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Aging Dogs Manifest Myopia as Measured by Autorefractor.

St. Joseph – mechentel news – Dogs, like humans, experience eye changes with aging: hardening and clouding of the lens and accumulated oxidative damage from UV sunlight. It has been debated whether such changes could be affecting the visual function of dogs. The objective of this study was to determine if autorefractometry could be used to measure visual function in dogs. Nine Beagle dogs (ages 1 to 14 years) were examined by a veterinary ophthalmologist and their eyes determined to be free of cataracts. Spherical equivalent refractive error was measured by handheld autorefractor (Welch Allyn SureSight) under both indirect and direct lighting conditions with five measurements per condition, per eye. Measures were repeated on three different days for each dog within six weeks. Nonparametric statistics were used to detect differences among lighting conditions and test days, and between eyes. Spearmen correlation assessed the visual measurement outcomes‘ association with age. There was no difference for day-to-day or between-eye measurements. Significantly, the Beagles showed a myopic shift with aging (average spherical equivalent ranged from plano to -3.00 diopters), suggesting that dogs become more near-sighted as they age (r = -0.48 and -0.73 under direct and indirect lights; p<0.05 both). Younger dogs were able to make larger accommodation changes from indirect light to direct light conditions, indicating a more flexible lens (r = -0.50, p<0.05). Although designed for humans, the hand-held autorefractor technique is applicable to dogs and sensitive to light conditions. The age-associated myopic shift could be expected to compromise dogs‘ visual functions.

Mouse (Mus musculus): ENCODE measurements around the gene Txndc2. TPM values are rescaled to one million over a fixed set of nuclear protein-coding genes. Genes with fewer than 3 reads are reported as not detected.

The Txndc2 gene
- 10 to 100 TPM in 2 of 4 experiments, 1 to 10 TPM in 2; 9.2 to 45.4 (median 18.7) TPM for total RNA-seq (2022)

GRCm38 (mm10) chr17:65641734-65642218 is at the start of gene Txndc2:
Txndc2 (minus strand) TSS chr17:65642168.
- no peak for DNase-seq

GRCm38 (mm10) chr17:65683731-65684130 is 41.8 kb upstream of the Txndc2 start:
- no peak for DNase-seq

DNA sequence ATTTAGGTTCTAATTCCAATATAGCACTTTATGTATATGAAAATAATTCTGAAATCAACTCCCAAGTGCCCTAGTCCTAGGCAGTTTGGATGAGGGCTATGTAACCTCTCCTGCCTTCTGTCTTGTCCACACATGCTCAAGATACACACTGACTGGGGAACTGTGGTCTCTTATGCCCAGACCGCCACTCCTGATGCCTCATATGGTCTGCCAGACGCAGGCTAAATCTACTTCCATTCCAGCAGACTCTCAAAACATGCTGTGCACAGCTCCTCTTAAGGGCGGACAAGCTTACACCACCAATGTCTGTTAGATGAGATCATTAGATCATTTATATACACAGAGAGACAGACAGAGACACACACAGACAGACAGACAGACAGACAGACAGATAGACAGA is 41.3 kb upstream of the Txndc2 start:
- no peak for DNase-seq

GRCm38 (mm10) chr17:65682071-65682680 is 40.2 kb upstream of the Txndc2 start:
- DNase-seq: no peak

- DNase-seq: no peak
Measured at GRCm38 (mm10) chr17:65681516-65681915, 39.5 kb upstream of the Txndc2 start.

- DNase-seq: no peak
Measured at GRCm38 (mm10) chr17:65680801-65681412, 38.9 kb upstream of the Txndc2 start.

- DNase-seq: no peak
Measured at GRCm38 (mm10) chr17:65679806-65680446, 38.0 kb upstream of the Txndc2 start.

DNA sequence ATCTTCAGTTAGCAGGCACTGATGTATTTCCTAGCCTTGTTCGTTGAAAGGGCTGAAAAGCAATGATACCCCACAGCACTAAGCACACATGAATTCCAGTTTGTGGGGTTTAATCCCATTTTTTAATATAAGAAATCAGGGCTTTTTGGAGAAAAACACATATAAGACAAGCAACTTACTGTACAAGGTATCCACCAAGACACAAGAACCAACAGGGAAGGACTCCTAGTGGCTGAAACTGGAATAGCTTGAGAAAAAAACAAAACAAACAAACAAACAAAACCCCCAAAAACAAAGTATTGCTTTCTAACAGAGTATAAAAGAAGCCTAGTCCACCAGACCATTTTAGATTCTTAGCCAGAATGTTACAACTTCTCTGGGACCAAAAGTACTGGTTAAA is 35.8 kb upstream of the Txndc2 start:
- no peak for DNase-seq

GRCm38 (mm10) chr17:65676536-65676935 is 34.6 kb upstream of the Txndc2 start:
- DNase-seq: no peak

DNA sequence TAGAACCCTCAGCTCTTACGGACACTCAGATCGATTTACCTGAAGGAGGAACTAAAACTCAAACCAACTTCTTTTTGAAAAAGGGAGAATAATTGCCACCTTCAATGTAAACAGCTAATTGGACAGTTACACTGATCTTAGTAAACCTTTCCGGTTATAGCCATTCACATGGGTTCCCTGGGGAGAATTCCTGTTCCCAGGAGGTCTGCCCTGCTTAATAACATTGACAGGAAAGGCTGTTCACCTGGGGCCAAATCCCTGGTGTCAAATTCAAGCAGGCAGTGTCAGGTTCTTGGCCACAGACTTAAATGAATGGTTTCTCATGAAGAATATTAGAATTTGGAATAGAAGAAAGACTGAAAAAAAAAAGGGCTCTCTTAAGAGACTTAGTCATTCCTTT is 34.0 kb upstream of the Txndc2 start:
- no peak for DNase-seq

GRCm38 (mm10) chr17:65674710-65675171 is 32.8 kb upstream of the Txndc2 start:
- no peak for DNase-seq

Autors: Hernandez J, Moore C, Si X, Richer S, Jackson J, Wang W. Correspondence: Nestlé Research Center, St Louis, Missouri, United States of America. E-Mail: Study: Aging Dogs Manifest Myopia as Measured by Autorefractor. Source: PLoS One. 2016 Feb 10;11(2):e0148436. doi: 10.1371/journal.pone.0148436. eCollection 2016. Web: